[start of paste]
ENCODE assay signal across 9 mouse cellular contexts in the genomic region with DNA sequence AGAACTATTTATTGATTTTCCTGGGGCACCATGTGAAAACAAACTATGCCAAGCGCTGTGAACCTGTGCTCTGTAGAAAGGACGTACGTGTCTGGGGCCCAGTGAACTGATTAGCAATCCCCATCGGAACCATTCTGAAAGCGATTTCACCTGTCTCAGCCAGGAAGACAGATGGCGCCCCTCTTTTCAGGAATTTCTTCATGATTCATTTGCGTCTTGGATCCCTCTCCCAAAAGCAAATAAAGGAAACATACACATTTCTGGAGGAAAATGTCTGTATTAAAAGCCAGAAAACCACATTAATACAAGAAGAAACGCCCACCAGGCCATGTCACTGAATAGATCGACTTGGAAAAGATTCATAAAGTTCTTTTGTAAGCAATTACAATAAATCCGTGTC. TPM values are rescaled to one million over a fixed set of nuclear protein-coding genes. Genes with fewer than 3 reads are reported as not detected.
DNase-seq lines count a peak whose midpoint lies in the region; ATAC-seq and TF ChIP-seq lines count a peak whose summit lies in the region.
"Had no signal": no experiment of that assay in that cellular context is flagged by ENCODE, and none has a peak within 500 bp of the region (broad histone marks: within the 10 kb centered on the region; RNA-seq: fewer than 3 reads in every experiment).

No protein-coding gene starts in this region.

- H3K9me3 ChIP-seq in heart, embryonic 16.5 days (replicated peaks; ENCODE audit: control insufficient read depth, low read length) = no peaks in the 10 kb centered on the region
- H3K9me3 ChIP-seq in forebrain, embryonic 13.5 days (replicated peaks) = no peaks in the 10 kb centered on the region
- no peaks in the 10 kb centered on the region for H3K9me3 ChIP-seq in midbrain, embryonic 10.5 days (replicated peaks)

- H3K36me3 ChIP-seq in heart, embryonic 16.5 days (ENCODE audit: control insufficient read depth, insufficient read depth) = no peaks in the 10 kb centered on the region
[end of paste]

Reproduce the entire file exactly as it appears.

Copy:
ENCODE assay signal across 9 mouse cellular contexts in the genomic region with DNA sequence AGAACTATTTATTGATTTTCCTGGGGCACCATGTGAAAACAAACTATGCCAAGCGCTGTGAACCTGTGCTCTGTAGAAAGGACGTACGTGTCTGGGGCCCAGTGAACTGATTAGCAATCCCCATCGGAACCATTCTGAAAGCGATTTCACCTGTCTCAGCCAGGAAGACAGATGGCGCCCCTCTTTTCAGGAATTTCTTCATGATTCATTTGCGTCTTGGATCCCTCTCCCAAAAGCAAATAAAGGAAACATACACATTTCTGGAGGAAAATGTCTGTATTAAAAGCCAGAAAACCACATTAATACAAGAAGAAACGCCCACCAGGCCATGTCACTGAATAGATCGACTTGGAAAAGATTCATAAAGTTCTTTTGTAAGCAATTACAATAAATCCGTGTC. TPM values are rescaled to one million over a fixed set of nuclear protein-coding genes. Genes with fewer than 3 reads are reported as not detected.
DNase-seq lines count a peak whose midpoint lies in the region; ATAC-seq and TF ChIP-seq lines count a peak whose summit lies in the region.
"Had no signal": no experiment of that assay in that cellular context is flagged by ENCODE, and none has a peak within 500 bp of the region (broad histone marks: within the 10 kb centered on the region; RNA-seq: fewer than 3 reads in every experiment).

No protein-coding gene starts in this region.

- H3K9me3 ChIP-seq in heart, embryonic 16.5 days (replicated peaks; ENCODE audit: control insufficient read depth, low read length) = no peaks in the 10 kb centered on the region
- H3K9me3 ChIP-seq in forebrain, embryonic 13.5 days (replicated peaks) = no peaks in the 10 kb centered on the region
- no peaks in the 10 kb centered on the region for H3K9me3 ChIP-seq in midbrain, embryonic 10.5 days (replicated peaks)

- H3K36me3 ChIP-seq in heart, embryonic 16.5 days (ENCODE audit: control insufficient read depth, insufficient read depth) = no peaks in the 10 kb centered on the region